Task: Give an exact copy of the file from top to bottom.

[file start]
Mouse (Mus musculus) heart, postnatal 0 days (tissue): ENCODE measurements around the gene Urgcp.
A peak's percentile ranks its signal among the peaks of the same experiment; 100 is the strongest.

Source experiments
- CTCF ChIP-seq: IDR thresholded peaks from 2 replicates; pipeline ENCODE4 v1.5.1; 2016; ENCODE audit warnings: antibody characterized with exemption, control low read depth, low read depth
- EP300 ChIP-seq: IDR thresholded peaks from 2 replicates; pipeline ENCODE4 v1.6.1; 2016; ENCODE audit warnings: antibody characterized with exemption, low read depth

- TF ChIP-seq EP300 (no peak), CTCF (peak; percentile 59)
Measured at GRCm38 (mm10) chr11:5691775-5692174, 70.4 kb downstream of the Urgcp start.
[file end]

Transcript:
Mouse (Mus musculus) heart, postnatal 0 days (tissue): ENCODE measurements around the gene Urgcp.
A peak's percentile ranks its signal among the peaks of the same experiment; 100 is the strongest.

Source experiments
- CTCF ChIP-seq: IDR thresholded peaks from 2 replicates; pipeline ENCODE4 v1.5.1; 2016; ENCODE audit warnings: antibody characterized with exemption, control low read depth, low read depth
- EP300 ChIP-seq: IDR thresholded peaks from 2 replicates; pipeline ENCODE4 v1.6.1; 2016; ENCODE audit warnings: antibody characterized with exemption, low read depth

- TF ChIP-seq EP300 (no peak), CTCF (peak; percentile 59)
Measured at GRCm38 (mm10) chr11:5691775-5692174, 70.4 kb downstream of the Urgcp start.